Does a Venus flytrap really snap up live flies?

Indeed, it does. A Venus flytrap is a carnivorous plant that attracts, captures, and kills insects and digests and absorbs their nutrients. The leaves of the Venus flytrap open wide and on them are short, stiff hairs called trigger hairs. When anything touches these hairs enough to bend them, the two lobes of the leaves snap shut, trapping whatever is inside. The “trap” will shut in less than a second, capturing flies and other insects. When the trap closes over its prey, the cilia, finger-like projections, keep larger insects inside. In a few minutes the trap shuts tightly and forms an air-tight seal in order to keep its digestive fluids inside. At the end of the digestive process, which takes from 5 to 12 days, the trap reabsorbs the digestive fluid and reopens. The leftover parts of the insect blow away in the wind or are washed away by rain.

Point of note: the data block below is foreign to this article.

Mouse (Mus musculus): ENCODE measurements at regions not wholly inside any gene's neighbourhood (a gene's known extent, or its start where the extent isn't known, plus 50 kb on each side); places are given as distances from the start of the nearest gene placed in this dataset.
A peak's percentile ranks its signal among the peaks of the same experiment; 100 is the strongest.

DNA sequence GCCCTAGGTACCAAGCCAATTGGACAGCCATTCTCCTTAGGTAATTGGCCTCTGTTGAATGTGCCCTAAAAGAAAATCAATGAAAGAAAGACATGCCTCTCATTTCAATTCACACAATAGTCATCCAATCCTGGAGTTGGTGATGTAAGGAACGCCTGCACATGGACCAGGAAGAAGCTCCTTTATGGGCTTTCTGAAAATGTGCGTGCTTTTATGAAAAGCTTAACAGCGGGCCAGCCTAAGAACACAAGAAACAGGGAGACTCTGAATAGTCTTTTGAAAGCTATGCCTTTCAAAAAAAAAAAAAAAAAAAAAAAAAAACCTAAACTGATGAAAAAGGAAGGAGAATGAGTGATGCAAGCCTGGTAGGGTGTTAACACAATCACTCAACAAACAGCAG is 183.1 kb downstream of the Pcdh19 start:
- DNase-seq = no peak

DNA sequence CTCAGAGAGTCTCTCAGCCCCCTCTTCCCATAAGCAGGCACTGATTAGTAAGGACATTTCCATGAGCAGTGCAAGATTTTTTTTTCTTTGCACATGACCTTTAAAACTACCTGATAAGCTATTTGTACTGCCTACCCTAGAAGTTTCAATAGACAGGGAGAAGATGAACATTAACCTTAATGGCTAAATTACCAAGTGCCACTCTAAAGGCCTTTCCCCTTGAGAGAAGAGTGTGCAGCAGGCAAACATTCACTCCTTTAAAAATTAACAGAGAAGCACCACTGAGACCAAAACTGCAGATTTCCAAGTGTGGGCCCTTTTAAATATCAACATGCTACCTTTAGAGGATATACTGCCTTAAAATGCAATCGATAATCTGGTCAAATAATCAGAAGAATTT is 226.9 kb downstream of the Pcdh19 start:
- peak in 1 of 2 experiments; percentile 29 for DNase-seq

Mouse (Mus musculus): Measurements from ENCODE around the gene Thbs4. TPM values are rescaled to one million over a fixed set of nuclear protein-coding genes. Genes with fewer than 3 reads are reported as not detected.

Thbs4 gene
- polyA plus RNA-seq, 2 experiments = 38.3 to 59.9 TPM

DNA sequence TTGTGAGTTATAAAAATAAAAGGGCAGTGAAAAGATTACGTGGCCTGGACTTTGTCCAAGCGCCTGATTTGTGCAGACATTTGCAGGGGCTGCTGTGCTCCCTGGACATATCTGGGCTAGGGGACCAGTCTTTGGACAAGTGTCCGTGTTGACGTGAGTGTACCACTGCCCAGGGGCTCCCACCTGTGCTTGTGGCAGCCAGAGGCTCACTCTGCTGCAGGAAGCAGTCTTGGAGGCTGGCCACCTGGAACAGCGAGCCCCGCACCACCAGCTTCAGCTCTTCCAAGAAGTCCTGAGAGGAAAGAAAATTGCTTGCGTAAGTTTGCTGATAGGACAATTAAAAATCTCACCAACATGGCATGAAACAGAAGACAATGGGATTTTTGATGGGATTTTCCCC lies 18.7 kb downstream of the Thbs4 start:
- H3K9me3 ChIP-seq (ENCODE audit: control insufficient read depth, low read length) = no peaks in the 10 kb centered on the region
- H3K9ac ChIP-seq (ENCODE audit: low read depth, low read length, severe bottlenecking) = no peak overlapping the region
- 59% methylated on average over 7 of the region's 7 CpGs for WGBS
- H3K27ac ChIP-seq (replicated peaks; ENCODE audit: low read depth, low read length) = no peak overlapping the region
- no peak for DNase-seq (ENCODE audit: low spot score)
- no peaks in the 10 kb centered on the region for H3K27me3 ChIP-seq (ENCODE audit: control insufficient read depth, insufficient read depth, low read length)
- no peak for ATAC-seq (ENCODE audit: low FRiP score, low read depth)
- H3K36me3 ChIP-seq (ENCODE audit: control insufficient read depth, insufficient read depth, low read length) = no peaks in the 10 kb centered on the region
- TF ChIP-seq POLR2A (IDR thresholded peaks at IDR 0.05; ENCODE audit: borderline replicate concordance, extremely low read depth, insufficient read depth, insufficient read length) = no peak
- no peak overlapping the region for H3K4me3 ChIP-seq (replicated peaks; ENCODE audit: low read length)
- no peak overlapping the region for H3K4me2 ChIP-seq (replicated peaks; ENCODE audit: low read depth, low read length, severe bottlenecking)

Some plants, like this Venus flytrap, have turned into meat eaters because they live in soil that does not have enough nutrients to sustain them otherwise.


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